10 BEST FOODS TO REDUCE ANXIETY (HEALTH 09/27/18)
We all know the saying, “You are what you eat.” But recent research makes the case that this adage applies not just to your physical body but your mind as well. The foods you put on your plate really can make a real difference when it comes to mental health issues, including anxiety disorders—the top cause of mental illnesses in the United States.
How does food help with anxiety? Anxiety is caused in part by an imbalance of neurotransmitters, explains Ali Miller, RD, an integrative dietitian and author of The Anti-Anxiety Diet. Neurotransmitters are chemical messengers believed to play a role in mood regulation. A diet that features nutrients from whole food ingredients helps create neurotransmitter balance by improving the gut microbiome.
When it comes to dialing down anxiety, what you don’t eat is just as important as what you do, says Nathalie Rhone, RDN. “Foods that are processed, high in sugar and refined carbohydrates, fried, or loaded with additives can all heighten anxiety since they are inflammatory in your system, which can eventually affect your brain.”
Here, 10 foods to add to your meal prep routine now.
Turkey – Tryptophan, an amino acid in turkey, has a relaxation effect can also ease anxiety. “Tryptophan helps the body produce serotonin, the happy, calming neurotransmitter that helps regulate sleep,” says Rhone.
Salmon –This versatile and satiating fish is loaded with omega-3 fatty acids, which are essential for brain health and a well-functioning nervous system. Opt for wild salmon over farmed varieties.
Dark chocolate – Nutritionists sing the praises of dark chocolate because it has more healthy antioxidants than other kinds. “The antioxidants in dark chocolate trigger the walls of blood vessels to relax, which boosts circulation and lowers blood pressure.” Make a small chunk of 70% (or higher) dark chocolate a part of your mid-day diet.
Asparagus – In 2013, the Chinese government proclaimed that asparagus extract is a natural functional (aka, medicinal) food for its ability to reduce stress and promote relaxation Bonus points go to asparagus for being a prebiotic food, meaning it serves as a food source for probiotics, which are also thought to have positive effects on mood.
Sauerkraut -Speaking of probiotics, fermented products such as sauerkraut are considered probiotic foods, and consuming more of them on a regular basis appears to have a mood-boosting effect.
Citrus fruits – “Our adrenal glands are the most concentrated storage tissue for vitamin C and they use the nutrient in the regulation of cortisol,” says Miller.
Broccoli – Dark green veggies like broccoli contain magnesium, “a calming mineral that can help with relaxation, as well as with keeping things moving through your digestive system,” notes Rhone. Other top sources of magnesium include almonds, sunflower seeds, and sesame seeds.
Avocado – Avocados are packed with monounsaturated fats and antioxidants that help optimize circulation, says Sass, which contributes to better blood flow to the epicenter of your anxious thoughts: your brain.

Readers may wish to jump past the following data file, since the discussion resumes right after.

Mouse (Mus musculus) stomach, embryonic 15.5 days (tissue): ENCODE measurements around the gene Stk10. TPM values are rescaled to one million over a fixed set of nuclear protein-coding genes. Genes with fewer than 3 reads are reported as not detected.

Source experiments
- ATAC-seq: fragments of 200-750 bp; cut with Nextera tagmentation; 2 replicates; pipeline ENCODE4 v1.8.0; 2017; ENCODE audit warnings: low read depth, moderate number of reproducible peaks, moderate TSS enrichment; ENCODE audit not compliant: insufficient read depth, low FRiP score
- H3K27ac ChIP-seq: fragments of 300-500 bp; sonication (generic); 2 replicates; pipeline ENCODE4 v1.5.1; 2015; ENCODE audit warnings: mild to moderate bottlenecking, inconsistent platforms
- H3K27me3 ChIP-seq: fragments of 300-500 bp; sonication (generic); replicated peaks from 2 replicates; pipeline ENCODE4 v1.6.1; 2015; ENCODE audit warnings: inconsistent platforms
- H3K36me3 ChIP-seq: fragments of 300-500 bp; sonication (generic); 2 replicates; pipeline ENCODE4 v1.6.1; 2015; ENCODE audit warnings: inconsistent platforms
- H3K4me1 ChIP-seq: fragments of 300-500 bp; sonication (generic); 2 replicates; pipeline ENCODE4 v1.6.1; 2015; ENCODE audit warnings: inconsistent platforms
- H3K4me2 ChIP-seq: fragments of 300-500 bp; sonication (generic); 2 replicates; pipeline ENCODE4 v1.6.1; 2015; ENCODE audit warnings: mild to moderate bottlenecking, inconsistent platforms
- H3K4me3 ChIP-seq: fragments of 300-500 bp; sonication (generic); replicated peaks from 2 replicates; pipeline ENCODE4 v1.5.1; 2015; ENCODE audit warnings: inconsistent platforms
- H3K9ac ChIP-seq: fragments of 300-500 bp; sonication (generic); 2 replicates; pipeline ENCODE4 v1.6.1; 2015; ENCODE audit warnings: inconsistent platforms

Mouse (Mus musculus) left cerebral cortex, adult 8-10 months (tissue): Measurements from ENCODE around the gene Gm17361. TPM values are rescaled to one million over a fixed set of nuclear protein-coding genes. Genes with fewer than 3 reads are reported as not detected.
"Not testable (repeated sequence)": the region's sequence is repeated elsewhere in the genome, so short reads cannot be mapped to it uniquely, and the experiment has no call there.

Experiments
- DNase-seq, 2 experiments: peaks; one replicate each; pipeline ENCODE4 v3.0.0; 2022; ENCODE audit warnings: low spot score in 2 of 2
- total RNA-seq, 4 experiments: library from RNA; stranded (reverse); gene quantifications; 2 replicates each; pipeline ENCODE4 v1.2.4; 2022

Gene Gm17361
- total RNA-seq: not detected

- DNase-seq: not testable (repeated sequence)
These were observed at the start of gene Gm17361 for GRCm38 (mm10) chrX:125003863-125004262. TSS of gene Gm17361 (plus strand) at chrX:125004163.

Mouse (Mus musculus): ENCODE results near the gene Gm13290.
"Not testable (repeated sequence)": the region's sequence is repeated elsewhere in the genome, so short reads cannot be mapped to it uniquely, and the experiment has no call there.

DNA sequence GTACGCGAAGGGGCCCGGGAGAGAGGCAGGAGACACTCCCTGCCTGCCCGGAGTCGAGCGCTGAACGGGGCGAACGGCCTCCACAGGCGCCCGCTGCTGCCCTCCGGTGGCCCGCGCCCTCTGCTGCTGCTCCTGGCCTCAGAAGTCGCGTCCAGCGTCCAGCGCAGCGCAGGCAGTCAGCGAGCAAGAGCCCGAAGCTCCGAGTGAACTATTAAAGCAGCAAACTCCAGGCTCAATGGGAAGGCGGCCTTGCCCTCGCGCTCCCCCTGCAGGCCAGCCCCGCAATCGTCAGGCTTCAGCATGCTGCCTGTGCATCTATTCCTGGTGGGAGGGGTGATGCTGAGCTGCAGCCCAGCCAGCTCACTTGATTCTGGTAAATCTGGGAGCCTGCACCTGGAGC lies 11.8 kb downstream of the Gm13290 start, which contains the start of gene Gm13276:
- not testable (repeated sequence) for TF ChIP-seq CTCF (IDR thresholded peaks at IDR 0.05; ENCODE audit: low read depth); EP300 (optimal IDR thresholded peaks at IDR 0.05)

Oats – Like leafy greens, oats contain high levels of soothing minerals like magnesium. They also provide steady, even energy and are packed with antioxidants and nutrients involved in mood regulation.
Chamomile tea – Chamomile tea might help reduce your anxiety. According to a report from Harvard Medical School, chamomile tea has been shown to be an effective alternative treatment for anxiety.
SURPRISING NEWS ON DIABETIC SYMPTOMS (IDEA Fit Tips, Vol 16, Issue 9)
Research published online in The Journals of Gerontology turned up some unexpected findings about type 2 diabetes.
Just two weeks without much activity can have a dramatic impact on health, according to researchers who studied overweight older adults at risk of developing type 2 diabetes. And unfortunately, it may be difficult to recover from this negative effect.
Not only did an abrupt, brief period of inactivity hasten the onset of the disease and elevate blood sugar levels among prediabetic patients, but some study participants did not fully recover when they returned to normal activity for 2 weeks.
“We expected to find that the study participants would become diabetic, but we were surprised to see that they didn’t revert back to their healthier state when they returned to normal activity,” says Chris McGlory, a Diabetes Canada Research Fellow in the Department of Kinesiology at McMaster University and lead author of the study.
If people are going to be off their feet for an extended period, they need to work actively to recover their ability to handle blood sugar.
For pre-diabetic older adults to recover metabolic health and prevent further declines from periods of inactivity, strategies such as active rehabilitation, dietary changes and perhaps medication might be useful,” says McGlory.
Research has shown that within days of the start of inactivity, there are notable reductions in skeletal muscle mass and strength, along with rapid onset of insulin resistance, a common feature of type 2 diabetes.
STILL WALKING – We are still walking at 5:30pm, Mondays and Wednesdays, in Gillson Park. Everyone is welcome.